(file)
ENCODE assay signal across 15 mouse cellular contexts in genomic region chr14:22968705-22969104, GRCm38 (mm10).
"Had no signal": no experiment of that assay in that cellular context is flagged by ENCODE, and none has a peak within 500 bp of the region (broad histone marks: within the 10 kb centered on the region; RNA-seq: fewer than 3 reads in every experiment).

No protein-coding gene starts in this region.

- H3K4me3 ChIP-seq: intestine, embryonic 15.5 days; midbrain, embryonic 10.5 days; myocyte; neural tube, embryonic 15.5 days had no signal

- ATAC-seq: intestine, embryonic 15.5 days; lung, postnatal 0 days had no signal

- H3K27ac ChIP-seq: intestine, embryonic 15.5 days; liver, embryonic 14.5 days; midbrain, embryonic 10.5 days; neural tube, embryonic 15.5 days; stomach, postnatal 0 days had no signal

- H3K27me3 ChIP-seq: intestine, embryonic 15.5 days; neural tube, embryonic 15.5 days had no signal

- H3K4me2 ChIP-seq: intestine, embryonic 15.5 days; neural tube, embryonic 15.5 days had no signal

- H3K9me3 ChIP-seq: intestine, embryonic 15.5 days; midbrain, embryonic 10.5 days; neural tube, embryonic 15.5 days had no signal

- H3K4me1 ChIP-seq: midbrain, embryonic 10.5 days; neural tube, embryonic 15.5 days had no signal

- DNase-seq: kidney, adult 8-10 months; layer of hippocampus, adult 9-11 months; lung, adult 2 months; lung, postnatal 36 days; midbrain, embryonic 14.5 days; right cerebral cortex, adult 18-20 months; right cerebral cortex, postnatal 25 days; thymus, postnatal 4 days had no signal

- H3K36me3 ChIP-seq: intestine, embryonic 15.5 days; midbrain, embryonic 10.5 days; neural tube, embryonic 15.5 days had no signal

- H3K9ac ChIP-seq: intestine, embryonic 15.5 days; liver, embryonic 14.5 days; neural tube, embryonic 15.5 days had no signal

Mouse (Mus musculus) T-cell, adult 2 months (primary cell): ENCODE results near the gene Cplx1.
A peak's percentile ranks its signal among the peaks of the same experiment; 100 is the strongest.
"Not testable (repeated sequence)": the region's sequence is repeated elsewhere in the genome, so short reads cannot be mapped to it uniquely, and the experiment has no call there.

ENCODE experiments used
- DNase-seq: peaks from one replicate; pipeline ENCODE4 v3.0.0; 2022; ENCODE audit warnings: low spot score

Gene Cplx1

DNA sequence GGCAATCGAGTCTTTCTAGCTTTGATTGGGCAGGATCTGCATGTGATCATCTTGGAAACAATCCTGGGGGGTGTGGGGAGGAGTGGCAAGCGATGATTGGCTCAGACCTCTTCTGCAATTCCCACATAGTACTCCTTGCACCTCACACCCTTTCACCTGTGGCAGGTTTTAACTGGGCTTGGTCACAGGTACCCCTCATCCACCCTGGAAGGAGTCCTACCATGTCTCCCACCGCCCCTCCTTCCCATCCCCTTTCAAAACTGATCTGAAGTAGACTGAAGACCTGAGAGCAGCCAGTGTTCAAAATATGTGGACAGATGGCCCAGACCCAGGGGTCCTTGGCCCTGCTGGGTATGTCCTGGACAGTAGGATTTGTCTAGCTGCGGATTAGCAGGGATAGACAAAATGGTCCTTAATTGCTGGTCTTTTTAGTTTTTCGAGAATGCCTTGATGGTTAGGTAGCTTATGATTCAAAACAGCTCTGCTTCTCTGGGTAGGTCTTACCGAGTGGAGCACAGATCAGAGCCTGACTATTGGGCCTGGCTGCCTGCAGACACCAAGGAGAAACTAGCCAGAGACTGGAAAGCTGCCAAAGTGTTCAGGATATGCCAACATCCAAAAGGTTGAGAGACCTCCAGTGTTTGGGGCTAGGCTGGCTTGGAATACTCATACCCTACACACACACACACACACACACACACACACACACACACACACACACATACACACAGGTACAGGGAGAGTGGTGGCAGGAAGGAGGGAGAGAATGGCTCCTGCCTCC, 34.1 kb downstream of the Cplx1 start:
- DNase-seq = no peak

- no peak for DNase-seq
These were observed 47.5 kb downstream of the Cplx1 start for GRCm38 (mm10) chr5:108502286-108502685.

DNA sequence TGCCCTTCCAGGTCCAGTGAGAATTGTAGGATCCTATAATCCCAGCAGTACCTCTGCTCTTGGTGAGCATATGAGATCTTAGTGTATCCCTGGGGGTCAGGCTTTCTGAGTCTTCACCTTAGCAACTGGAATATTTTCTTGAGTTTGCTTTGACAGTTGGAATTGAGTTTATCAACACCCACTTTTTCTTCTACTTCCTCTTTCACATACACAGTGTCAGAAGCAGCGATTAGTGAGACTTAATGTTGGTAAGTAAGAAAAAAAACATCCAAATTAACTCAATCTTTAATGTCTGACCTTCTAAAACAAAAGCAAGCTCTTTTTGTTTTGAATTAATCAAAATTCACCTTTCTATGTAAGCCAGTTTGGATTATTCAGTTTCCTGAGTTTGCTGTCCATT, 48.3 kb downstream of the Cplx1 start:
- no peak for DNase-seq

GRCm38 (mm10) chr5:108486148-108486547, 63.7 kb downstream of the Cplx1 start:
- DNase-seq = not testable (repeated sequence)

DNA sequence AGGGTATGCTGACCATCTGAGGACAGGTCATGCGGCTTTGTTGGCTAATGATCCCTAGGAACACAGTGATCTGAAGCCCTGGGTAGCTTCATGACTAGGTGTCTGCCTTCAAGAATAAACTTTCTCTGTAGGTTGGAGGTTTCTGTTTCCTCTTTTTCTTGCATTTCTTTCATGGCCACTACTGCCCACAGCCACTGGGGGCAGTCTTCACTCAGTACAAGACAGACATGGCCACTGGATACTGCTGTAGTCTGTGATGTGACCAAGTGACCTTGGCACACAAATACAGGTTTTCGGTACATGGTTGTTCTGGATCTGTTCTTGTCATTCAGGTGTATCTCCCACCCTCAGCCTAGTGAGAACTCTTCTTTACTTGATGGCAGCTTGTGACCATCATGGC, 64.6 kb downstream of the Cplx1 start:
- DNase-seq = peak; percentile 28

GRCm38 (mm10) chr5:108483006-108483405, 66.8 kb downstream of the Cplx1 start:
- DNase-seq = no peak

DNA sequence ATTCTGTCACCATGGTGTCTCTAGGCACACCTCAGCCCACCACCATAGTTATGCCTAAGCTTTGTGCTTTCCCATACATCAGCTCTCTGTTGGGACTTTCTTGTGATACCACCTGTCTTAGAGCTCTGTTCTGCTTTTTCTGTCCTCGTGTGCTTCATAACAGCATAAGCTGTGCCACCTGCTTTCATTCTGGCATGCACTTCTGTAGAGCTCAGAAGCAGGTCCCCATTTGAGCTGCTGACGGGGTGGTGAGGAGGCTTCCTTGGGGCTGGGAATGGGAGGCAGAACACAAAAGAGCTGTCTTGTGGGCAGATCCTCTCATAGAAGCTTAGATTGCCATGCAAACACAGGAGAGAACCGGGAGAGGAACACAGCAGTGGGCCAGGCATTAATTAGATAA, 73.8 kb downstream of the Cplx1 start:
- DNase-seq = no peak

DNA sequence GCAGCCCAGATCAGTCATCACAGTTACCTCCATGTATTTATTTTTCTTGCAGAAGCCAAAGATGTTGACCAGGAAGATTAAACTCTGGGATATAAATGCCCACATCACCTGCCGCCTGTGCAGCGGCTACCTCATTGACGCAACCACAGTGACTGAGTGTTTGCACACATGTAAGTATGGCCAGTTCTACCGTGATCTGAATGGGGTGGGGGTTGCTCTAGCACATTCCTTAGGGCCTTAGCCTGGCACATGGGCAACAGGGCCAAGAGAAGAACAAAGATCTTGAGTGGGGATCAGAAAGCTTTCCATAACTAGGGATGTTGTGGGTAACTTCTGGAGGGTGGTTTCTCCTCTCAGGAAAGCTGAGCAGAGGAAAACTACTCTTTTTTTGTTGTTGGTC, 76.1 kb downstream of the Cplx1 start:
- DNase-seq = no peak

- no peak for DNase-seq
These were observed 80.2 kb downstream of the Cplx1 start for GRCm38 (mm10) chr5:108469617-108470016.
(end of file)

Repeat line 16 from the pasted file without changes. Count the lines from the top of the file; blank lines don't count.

"Not testable (repeated sequence)": the region's sequence is repeated elsewhere in the genome, so short reads cannot be mapped to it uniquely, and the experiment has no call there.